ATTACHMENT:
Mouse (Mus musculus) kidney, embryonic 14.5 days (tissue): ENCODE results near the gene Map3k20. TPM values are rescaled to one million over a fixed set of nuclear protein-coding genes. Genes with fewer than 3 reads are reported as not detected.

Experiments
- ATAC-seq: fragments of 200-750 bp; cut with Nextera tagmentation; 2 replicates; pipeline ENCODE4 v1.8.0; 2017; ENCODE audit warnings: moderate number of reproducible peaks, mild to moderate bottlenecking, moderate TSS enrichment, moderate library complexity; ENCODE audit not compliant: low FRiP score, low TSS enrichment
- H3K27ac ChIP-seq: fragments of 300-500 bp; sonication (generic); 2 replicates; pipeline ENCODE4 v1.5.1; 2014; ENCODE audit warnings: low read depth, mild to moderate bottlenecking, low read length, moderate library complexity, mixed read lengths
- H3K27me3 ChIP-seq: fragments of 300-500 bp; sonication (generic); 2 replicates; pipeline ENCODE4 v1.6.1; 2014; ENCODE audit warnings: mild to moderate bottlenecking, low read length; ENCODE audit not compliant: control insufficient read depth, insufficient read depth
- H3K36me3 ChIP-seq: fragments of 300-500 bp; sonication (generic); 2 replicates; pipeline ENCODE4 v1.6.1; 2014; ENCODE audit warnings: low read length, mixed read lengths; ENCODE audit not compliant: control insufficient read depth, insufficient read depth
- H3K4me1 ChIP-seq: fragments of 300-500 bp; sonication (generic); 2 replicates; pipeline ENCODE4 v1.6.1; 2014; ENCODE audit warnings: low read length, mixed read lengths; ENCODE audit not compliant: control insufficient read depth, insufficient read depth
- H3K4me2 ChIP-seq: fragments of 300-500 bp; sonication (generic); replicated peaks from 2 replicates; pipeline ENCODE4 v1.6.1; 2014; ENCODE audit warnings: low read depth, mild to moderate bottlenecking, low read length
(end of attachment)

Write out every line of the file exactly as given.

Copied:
Mouse (Mus musculus) kidney, embryonic 14.5 days (tissue): ENCODE results near the gene Map3k20. TPM values are rescaled to one million over a fixed set of nuclear protein-coding genes. Genes with fewer than 3 reads are reported as not detected.

Experiments
- ATAC-seq: fragments of 200-750 bp; cut with Nextera tagmentation; 2 replicates; pipeline ENCODE4 v1.8.0; 2017; ENCODE audit warnings: moderate number of reproducible peaks, mild to moderate bottlenecking, moderate TSS enrichment, moderate library complexity; ENCODE audit not compliant: low FRiP score, low TSS enrichment
- H3K27ac ChIP-seq: fragments of 300-500 bp; sonication (generic); 2 replicates; pipeline ENCODE4 v1.5.1; 2014; ENCODE audit warnings: low read depth, mild to moderate bottlenecking, low read length, moderate library complexity, mixed read lengths
- H3K27me3 ChIP-seq: fragments of 300-500 bp; sonication (generic); 2 replicates; pipeline ENCODE4 v1.6.1; 2014; ENCODE audit warnings: mild to moderate bottlenecking, low read length; ENCODE audit not compliant: control insufficient read depth, insufficient read depth
- H3K36me3 ChIP-seq: fragments of 300-500 bp; sonication (generic); 2 replicates; pipeline ENCODE4 v1.6.1; 2014; ENCODE audit warnings: low read length, mixed read lengths; ENCODE audit not compliant: control insufficient read depth, insufficient read depth
- H3K4me1 ChIP-seq: fragments of 300-500 bp; sonication (generic); 2 replicates; pipeline ENCODE4 v1.6.1; 2014; ENCODE audit warnings: low read length, mixed read lengths; ENCODE audit not compliant: control insufficient read depth, insufficient read depth
- H3K4me2 ChIP-seq: fragments of 300-500 bp; sonication (generic); replicated peaks from 2 replicates; pipeline ENCODE4 v1.6.1; 2014; ENCODE audit warnings: low read depth, mild to moderate bottlenecking, low read length